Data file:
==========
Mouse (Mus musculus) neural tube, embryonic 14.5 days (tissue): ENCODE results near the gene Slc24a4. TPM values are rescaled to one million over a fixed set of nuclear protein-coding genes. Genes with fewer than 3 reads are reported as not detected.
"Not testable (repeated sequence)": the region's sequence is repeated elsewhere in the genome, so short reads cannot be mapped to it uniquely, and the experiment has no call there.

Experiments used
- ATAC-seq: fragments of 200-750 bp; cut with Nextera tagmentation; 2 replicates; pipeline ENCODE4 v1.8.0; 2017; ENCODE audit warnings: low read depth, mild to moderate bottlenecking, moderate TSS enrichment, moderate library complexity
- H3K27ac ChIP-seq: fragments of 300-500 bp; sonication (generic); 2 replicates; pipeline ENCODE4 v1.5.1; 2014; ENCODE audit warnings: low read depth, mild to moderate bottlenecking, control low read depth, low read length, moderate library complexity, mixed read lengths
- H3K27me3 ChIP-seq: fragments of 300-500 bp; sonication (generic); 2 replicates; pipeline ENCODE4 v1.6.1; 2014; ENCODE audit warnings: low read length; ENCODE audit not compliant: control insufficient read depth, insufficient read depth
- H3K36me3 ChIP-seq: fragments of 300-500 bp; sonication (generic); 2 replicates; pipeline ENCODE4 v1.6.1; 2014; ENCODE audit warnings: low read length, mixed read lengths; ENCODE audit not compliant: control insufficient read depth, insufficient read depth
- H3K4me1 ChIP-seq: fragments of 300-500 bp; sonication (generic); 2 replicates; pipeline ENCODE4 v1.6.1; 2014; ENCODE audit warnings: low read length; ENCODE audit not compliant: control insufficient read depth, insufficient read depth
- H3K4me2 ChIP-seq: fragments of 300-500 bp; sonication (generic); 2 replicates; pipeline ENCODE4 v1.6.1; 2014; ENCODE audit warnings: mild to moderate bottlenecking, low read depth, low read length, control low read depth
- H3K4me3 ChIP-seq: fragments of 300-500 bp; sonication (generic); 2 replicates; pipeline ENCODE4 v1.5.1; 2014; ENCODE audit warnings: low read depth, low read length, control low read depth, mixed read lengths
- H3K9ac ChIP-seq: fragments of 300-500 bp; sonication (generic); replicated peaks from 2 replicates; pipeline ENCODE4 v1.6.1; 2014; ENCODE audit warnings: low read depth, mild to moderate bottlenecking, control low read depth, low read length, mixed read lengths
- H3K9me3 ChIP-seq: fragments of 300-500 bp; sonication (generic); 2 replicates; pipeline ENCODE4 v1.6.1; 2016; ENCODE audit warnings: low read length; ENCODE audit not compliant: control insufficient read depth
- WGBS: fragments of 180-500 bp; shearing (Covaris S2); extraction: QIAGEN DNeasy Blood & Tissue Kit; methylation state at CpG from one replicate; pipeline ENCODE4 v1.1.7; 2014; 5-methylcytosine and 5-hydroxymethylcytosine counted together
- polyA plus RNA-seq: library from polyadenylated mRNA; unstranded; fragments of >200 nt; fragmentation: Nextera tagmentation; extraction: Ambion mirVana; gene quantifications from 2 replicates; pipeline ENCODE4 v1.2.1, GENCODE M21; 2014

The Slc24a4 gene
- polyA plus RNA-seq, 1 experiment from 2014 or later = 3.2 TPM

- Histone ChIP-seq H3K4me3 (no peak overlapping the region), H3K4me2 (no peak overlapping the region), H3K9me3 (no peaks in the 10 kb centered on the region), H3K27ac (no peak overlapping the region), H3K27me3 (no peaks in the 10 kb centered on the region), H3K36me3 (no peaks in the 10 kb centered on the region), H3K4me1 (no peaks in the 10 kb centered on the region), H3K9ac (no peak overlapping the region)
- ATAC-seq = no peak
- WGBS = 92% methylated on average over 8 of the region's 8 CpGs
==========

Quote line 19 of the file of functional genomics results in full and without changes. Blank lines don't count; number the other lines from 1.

- WGBS = 92% methylated on average over 8 of the region's 8 CpGs